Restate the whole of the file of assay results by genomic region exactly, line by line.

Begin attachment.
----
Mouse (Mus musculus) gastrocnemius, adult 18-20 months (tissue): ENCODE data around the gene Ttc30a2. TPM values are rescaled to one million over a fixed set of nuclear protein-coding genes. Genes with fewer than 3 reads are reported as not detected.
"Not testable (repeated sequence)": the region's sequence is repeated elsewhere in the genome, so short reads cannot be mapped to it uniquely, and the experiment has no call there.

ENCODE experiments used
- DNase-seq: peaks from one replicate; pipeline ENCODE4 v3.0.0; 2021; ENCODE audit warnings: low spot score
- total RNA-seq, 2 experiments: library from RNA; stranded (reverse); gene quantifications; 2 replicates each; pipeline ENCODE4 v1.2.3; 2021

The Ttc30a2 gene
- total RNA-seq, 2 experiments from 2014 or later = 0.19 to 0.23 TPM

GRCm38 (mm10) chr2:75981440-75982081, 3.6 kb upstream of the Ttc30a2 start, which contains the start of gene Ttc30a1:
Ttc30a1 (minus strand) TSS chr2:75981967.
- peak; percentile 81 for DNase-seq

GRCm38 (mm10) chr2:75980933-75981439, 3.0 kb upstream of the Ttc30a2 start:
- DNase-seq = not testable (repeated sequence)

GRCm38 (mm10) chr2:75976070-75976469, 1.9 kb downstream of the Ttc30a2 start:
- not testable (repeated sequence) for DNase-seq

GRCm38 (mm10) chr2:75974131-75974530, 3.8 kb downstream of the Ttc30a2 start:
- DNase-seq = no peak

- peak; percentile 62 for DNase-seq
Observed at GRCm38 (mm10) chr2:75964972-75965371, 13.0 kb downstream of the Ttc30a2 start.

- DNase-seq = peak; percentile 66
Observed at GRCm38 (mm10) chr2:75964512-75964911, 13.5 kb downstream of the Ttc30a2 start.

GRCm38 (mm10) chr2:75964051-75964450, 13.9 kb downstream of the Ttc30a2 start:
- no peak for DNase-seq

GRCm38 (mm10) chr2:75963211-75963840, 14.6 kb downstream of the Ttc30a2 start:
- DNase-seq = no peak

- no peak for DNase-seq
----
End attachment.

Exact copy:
Mouse (Mus musculus) gastrocnemius, adult 18-20 months (tissue): ENCODE data around the gene Ttc30a2. TPM values are rescaled to one million over a fixed set of nuclear protein-coding genes. Genes with fewer than 3 reads are reported as not detected.
"Not testable (repeated sequence)": the region's sequence is repeated elsewhere in the genome, so short reads cannot be mapped to it uniquely, and the experiment has no call there.

ENCODE experiments used
- DNase-seq: peaks from one replicate; pipeline ENCODE4 v3.0.0; 2021; ENCODE audit warnings: low spot score
- total RNA-seq, 2 experiments: library from RNA; stranded (reverse); gene quantifications; 2 replicates each; pipeline ENCODE4 v1.2.3; 2021

The Ttc30a2 gene
- total RNA-seq, 2 experiments from 2014 or later = 0.19 to 0.23 TPM

GRCm38 (mm10) chr2:75981440-75982081, 3.6 kb upstream of the Ttc30a2 start, which contains the start of gene Ttc30a1:
Ttc30a1 (minus strand) TSS chr2:75981967.
- peak; percentile 81 for DNase-seq

GRCm38 (mm10) chr2:75980933-75981439, 3.0 kb upstream of the Ttc30a2 start:
- DNase-seq = not testable (repeated sequence)

GRCm38 (mm10) chr2:75976070-75976469, 1.9 kb downstream of the Ttc30a2 start:
- not testable (repeated sequence) for DNase-seq

GRCm38 (mm10) chr2:75974131-75974530, 3.8 kb downstream of the Ttc30a2 start:
- DNase-seq = no peak

- peak; percentile 62 for DNase-seq
Observed at GRCm38 (mm10) chr2:75964972-75965371, 13.0 kb downstream of the Ttc30a2 start.

- DNase-seq = peak; percentile 66
Observed at GRCm38 (mm10) chr2:75964512-75964911, 13.5 kb downstream of the Ttc30a2 start.

GRCm38 (mm10) chr2:75964051-75964450, 13.9 kb downstream of the Ttc30a2 start:
- no peak for DNase-seq

GRCm38 (mm10) chr2:75963211-75963840, 14.6 kb downstream of the Ttc30a2 start:
- DNase-seq = no peak

- no peak for DNase-seq